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American Airlines offers to boost pilot pay 17% by the end of 2024

Fourth of July weekend travel chaos
Fourth of July weekend travel chaos 03:37

American Airlines is offering pilots raises of nearly 17% by the end of 2024, a sign that the airline is trying to ameliorate the staffing shortages that have plagued the industry.

CEO Robert Isom said Thursday that the proposal would boost pilot wages at American to the levels detailed in a tentative agreement between United Airlines and its pilots. Isom said in a video sent to pilots that the airline's workers "will be paid well, and paid competitively, no matter what."

According to Isom, the captain of a Boeing 737 at the top of the proposed pay scale would earn a base salary of about $340,000 a year by the end of 2024. Senior captains of bigger planes, such as Boeing 777s, would earn about $425,000 a year. He said the company is also offering a premium for reassignments, a better profit-sharing program and other add-ons.

American, which is based in Fort Worth, Texas, lost $2 billion last year but is seeing stronger revenue in 2022 as travel continues to recover from the worst of the pandemic.

The Allied Pilots Association, which represents the airline's roughly 13,000 pilots, did not immediately respond to a request for comment from the Associated Press.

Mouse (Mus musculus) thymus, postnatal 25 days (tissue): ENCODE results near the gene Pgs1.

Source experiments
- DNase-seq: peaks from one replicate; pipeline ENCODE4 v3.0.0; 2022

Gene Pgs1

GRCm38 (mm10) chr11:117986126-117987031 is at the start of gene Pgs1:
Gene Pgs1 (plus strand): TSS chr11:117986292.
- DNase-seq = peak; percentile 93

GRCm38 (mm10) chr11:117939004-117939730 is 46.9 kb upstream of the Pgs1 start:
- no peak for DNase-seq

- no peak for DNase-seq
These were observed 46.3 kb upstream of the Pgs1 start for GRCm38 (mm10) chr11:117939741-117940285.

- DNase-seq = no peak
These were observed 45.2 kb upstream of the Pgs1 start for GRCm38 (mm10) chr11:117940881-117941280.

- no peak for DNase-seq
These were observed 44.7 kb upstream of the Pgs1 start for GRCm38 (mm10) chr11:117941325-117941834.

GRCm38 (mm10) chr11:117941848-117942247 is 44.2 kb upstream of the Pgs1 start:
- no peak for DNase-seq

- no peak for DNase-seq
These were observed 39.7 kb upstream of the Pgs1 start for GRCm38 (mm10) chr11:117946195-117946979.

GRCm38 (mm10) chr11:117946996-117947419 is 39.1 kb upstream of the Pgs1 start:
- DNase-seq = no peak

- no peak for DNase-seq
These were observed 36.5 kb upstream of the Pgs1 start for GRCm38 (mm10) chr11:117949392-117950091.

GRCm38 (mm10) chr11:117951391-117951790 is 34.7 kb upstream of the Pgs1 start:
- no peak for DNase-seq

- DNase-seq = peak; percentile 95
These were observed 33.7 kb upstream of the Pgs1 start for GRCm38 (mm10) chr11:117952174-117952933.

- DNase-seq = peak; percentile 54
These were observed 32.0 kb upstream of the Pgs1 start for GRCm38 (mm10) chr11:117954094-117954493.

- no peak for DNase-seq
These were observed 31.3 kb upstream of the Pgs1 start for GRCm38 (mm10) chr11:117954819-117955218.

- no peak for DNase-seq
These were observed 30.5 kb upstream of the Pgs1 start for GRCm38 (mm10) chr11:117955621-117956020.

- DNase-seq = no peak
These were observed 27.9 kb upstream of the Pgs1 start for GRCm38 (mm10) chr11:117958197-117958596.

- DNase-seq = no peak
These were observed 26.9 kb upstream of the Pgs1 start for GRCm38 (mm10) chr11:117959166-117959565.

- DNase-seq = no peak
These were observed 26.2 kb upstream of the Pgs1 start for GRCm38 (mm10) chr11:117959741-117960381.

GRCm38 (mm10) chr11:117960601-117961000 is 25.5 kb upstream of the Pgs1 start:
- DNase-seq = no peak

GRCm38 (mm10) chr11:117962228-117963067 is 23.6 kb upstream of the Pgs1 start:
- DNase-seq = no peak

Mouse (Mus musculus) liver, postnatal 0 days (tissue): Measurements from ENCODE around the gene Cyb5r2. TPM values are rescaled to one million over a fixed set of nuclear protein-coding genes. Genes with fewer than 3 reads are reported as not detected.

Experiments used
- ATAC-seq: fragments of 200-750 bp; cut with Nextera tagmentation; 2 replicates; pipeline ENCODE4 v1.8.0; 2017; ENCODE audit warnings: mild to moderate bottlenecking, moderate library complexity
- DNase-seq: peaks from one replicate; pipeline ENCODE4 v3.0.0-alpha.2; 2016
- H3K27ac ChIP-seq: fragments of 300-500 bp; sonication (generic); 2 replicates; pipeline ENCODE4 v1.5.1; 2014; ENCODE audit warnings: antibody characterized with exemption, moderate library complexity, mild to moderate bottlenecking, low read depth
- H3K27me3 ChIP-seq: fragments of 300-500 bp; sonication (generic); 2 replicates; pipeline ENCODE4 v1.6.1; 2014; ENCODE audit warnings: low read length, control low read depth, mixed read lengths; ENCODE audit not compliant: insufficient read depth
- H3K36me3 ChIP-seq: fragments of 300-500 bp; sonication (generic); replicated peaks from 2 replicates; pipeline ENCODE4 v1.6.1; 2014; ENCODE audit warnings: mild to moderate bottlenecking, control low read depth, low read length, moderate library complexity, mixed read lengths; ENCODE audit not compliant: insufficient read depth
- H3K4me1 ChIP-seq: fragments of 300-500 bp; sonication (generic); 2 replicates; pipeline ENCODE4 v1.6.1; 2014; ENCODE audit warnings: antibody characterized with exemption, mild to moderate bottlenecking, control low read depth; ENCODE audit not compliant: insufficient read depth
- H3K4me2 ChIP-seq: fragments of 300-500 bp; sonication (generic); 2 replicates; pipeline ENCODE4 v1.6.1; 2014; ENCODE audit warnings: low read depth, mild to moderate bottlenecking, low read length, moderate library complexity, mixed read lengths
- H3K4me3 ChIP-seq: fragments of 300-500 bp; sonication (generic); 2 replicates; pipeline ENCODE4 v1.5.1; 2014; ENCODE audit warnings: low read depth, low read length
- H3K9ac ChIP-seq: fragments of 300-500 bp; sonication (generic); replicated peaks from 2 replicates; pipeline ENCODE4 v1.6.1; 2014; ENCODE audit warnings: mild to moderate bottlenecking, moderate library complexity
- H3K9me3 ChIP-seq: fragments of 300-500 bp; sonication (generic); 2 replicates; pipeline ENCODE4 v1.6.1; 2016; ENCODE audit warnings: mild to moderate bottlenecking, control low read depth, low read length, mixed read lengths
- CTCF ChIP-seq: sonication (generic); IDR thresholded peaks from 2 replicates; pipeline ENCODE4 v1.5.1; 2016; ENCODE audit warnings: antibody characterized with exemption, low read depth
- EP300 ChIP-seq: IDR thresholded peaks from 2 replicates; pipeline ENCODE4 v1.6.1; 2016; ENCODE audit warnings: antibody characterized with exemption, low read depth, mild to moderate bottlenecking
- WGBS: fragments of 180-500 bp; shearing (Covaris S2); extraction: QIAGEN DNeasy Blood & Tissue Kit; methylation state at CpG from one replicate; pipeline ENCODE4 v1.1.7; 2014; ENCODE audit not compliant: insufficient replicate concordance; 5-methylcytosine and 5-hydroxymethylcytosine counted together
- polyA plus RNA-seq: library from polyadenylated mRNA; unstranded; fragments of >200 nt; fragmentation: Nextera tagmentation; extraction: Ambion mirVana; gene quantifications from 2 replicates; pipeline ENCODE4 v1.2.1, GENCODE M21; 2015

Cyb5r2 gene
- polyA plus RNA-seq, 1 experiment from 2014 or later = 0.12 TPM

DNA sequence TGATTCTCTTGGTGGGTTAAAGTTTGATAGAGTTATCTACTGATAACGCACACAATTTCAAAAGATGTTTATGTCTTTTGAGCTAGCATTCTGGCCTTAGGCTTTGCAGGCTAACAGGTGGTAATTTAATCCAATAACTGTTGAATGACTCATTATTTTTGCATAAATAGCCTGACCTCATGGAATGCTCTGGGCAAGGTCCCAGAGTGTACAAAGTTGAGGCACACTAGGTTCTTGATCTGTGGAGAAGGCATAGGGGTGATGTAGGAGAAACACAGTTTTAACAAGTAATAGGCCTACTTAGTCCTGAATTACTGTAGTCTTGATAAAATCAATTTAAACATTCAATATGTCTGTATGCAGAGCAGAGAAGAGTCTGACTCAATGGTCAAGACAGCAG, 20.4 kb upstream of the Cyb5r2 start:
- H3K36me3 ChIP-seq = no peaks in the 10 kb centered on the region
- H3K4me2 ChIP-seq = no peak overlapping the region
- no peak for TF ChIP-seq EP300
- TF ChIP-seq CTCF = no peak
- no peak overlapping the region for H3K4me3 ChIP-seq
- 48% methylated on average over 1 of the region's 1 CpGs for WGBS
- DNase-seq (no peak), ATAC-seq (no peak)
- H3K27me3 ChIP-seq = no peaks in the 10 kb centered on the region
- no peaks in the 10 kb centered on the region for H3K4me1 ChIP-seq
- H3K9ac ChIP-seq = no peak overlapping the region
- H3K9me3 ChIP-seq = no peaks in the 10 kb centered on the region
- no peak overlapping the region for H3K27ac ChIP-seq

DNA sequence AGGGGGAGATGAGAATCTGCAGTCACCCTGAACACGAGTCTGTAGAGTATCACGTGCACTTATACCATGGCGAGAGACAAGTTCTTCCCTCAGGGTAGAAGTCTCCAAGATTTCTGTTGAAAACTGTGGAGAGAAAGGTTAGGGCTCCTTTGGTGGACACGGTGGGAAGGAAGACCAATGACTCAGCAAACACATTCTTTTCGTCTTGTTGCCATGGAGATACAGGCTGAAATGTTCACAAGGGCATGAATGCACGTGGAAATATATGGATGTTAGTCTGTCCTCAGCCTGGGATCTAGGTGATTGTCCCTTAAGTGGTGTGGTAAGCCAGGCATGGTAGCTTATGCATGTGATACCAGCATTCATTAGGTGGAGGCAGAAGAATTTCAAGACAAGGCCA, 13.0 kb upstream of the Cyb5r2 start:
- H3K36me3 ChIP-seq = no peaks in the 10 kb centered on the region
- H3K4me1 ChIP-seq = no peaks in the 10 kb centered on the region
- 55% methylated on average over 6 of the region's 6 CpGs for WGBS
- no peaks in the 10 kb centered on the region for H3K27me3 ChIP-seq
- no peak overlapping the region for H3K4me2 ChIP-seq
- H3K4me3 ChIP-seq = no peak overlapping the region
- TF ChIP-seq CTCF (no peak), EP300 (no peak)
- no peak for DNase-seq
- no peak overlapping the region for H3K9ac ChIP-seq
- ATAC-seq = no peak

A spokesman for the union told CNBC last week that American was "trying to fly airplanes without the pilots available." The allegations prompted lawmakers, including Democratic Rep. Ro Khanna and independent Sen. Bernie Sanders, to call for steep fines for airlines that schedule flights they can't staff.

American recently dropped flights to four cities in Iowa, Ohio and New York because of a lack of regional pilots.

Other airlines in negotiations

United pilots, who currently earn more than counterparts at American, are voting through July 15 on a deal that would give them raises of about 14% through 2024.

Pilots at Delta, Southwest and Alaska are in negotiations for new contracts. They have picketed at airports while complaining that understaffing is causing them to work too many flights and risk fatigue.

The news comes ahead of a holiday travel weekend expected to be the busiest since the pandemic began. Delta has warned of "operational challenges" during the July 4 weekend and preemptively offered free rebooking for passengers flying then. Airlines and the Federal Aviation Administration have blamed each other for staffing shortages leading to cancellations and delays.

CBS News' Khristopher Brooks and Peter Greenberg contributed reporting.

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